Huddled in near-freezing temperatures on the steps of the U.S. Capitol in January 2013, observers might have been forgiven for neglecting to think about global warming. But when President Barack Obama stepped to the podium to take the oath of office and lay out his second-term agenda, he made clear that his priorities were squarely focused on the looming threat of climate change.
The eighth annual gathering of IBEW leadership and investor-owned utility executives drew nearly 200 attendees from across the country to Washington, D.C. March 17.
The city of Grand Island, Neb., has voluntarily recognized five community service officers as members of Local 1597.
We do the challenging work providing your power – and we deserve a decent contract.
IBEW line workers know more than just how to replace a transformer or properly climb a pole. They are also masters of safety.
Members of Springfield, Ill., Local 51 in Bartonsville have operated and maintained the Edwards coal-fired power plant for generations, all through the national debate over the role that coal will play in our nation’s energy future.
Asplundh’s tree trimmers in Kentucky are joining co-workers in Ohio, Michigan, West Virginia and Virginia voting for IBEW-negotiated protections and benefits.
Members of San Diego Local 569 are helping overcome their state’s water scarcity, building the largest seawater desalination project in the Western Hemisphere.
In many workplaces of the 21st century, employees rarely meet face-to-face.
Four linemen traveled to Suriname in October, bringing safety equipment and training to linemen employed by the nation’s state-run utility.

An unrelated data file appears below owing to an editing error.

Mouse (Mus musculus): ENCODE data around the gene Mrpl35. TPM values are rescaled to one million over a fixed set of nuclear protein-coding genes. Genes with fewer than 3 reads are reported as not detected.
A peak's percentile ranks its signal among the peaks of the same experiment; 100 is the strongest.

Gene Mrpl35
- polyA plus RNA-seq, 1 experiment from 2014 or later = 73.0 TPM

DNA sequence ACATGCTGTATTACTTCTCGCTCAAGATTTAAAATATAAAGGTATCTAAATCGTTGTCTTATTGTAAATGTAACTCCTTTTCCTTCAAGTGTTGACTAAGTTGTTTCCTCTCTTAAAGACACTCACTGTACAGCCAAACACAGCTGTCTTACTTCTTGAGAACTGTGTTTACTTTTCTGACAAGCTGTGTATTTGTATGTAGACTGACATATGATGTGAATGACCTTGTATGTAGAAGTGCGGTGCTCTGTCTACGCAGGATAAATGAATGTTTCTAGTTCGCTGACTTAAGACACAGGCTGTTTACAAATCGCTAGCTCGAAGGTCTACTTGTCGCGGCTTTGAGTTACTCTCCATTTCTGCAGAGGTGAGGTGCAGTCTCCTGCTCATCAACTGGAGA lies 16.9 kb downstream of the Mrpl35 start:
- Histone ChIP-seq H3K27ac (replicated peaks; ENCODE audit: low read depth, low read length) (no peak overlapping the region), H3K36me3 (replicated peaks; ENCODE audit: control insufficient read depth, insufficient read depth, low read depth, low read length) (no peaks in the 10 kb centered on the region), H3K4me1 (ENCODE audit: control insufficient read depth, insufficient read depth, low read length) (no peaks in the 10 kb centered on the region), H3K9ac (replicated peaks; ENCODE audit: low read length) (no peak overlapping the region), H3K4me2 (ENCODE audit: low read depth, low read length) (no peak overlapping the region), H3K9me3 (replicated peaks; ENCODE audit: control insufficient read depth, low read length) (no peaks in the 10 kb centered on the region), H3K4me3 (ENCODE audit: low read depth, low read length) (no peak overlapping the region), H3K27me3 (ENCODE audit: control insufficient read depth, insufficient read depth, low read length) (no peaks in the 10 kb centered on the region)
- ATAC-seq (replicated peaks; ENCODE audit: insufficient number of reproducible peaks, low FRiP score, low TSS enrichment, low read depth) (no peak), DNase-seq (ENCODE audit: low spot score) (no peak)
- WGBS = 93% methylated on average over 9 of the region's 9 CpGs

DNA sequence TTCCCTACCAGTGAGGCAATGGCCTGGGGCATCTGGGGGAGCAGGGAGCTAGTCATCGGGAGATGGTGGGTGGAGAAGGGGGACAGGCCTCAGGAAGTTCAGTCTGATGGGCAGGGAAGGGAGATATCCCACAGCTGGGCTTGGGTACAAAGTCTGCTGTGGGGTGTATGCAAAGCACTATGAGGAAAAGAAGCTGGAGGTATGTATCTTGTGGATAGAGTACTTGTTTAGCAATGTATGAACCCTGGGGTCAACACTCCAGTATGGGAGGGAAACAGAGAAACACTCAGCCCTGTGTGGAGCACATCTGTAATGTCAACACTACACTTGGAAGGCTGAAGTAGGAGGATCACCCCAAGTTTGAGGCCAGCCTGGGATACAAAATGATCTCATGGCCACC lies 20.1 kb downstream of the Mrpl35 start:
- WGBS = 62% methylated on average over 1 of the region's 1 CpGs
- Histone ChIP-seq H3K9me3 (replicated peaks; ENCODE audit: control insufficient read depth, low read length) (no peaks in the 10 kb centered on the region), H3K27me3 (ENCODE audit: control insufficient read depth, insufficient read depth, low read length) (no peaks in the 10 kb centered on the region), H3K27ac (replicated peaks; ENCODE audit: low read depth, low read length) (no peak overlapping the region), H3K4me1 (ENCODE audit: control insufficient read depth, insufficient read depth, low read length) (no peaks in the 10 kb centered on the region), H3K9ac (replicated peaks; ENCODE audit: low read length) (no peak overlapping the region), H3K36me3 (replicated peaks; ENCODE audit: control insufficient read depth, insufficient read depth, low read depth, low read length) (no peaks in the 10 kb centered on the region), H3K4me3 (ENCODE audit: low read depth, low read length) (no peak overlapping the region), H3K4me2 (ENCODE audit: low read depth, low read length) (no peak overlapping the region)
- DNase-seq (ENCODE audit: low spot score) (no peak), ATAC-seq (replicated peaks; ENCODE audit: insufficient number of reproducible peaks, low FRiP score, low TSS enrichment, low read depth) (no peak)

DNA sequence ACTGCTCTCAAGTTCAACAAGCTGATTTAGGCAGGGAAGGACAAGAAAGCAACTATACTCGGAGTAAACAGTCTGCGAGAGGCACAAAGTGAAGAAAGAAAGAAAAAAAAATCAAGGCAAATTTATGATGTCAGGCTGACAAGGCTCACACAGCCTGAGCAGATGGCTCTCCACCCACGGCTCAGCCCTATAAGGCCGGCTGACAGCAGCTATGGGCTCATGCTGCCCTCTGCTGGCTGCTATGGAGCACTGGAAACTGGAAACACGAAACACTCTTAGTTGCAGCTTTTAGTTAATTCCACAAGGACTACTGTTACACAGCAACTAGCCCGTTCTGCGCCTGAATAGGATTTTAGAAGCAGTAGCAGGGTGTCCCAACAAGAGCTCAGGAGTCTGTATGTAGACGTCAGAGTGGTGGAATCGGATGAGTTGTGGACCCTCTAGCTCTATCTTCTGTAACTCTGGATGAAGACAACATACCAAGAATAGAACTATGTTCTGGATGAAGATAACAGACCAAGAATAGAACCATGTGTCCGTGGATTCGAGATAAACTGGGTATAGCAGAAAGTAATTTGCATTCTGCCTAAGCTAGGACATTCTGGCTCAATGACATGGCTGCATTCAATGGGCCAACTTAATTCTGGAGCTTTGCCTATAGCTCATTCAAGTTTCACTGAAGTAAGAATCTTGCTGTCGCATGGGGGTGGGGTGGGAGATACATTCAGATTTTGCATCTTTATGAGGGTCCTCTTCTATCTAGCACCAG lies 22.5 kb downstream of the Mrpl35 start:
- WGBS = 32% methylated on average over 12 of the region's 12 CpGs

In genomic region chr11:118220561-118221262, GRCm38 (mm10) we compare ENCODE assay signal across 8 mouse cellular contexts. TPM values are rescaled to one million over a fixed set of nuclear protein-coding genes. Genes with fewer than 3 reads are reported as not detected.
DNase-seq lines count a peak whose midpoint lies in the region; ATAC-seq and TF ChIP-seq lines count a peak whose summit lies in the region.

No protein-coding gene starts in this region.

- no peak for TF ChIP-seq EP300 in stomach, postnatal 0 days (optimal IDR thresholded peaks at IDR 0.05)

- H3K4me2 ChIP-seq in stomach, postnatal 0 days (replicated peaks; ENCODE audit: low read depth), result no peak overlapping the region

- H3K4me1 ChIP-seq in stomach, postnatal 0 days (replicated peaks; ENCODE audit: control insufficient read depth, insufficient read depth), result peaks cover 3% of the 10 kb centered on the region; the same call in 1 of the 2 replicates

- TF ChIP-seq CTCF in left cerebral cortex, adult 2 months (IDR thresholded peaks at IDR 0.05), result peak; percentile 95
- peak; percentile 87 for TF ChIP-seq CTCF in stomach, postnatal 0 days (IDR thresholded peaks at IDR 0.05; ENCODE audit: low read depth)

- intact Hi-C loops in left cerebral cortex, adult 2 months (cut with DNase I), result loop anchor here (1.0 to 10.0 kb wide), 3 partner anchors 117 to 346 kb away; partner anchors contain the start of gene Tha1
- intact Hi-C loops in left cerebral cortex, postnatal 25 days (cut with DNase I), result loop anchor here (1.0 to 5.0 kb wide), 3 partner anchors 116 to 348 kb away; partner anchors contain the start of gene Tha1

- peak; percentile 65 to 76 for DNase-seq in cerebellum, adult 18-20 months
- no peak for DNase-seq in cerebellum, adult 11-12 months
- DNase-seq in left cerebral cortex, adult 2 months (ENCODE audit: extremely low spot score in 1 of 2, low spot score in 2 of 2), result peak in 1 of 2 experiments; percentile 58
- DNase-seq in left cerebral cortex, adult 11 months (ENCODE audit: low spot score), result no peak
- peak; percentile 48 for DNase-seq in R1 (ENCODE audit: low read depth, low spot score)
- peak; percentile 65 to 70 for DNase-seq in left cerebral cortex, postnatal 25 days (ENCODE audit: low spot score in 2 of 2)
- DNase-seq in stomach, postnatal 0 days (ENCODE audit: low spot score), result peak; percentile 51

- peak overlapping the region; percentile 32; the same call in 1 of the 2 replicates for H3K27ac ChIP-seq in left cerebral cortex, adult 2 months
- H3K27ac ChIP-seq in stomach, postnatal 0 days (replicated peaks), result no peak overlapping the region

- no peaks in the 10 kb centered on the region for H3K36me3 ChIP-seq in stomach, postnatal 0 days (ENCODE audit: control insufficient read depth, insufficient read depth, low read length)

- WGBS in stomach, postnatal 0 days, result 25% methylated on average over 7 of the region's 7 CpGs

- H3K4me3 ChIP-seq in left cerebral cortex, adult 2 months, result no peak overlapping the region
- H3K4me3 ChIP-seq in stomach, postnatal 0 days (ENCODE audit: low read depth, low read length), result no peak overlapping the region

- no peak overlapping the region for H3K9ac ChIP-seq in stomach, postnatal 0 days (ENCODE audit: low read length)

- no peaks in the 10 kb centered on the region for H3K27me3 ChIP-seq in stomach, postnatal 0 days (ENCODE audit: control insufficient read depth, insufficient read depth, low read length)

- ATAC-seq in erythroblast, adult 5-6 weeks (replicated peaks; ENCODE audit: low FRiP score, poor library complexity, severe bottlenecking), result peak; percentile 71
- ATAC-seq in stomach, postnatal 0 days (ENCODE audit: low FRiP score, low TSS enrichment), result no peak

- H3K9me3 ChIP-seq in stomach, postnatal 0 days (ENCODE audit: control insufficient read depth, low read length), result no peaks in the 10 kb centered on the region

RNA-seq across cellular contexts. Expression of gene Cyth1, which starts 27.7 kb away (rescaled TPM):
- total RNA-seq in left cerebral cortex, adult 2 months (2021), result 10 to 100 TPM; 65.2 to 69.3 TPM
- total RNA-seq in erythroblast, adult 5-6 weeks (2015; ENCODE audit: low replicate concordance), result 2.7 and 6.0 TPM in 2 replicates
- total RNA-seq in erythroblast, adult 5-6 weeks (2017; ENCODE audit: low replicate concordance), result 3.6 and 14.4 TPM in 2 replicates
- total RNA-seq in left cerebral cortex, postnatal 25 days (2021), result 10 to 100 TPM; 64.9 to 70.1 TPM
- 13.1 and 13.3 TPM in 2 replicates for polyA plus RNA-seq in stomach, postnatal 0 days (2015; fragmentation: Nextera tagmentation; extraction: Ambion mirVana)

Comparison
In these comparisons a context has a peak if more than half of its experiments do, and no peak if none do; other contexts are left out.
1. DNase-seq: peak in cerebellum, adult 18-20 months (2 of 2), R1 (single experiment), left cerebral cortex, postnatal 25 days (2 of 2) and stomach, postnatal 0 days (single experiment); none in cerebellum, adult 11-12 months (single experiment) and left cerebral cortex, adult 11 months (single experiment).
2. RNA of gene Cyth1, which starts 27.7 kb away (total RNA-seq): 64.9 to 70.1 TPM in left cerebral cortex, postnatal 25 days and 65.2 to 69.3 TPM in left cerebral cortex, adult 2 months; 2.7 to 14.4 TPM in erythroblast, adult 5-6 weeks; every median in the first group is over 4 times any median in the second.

Looking to boost their health care coverage, 100 Texas nuclear plant workers voted this summer to join Houston Local 66.
Activists at Halifax, Nova Scotia, Local 1928 successfully fought off a company’s outsourcing attempt, saving hundreds of union jobs.
IBEW members respond to earthquake that rocked Napa Valley, Calif. Aug. 24.
Methane gas escaping from aging natural gas pipelines is undermining the fuel’s environmental and cost benefits. The IBEW is working to help find a solution.
Saskatoon, Saskatchewan, Local 529 filed an unfair labour practice application against Alliance Energy Industrial Ltd. in June, accusing the company of intimidating pro-IBEW workers at its Agrium pot ash mine in northern Saskatchewan.
More than 5,000 members of the IBEW, the United Mineworkers and the Boilermakers took to the streets of Pittsburgh July 31 to protest the Environmental Protection Act’s Clean Power plan, which they say will kill good jobs and weaken the electrical grid.
Summer is here, but only a few months ago, North America was suffering through record freezing artic temperatures, ice storms and massive snow flurries.
A power outage… A college graduation. They mix about as well as electricity and water. On Thursday, May 15, as thousands of visitors arrived in South Bend, Ind., for graduation ceremonies at Notre Dame University and St. Mary’s College, a transformer blew and a 25-block area of downtown went dark.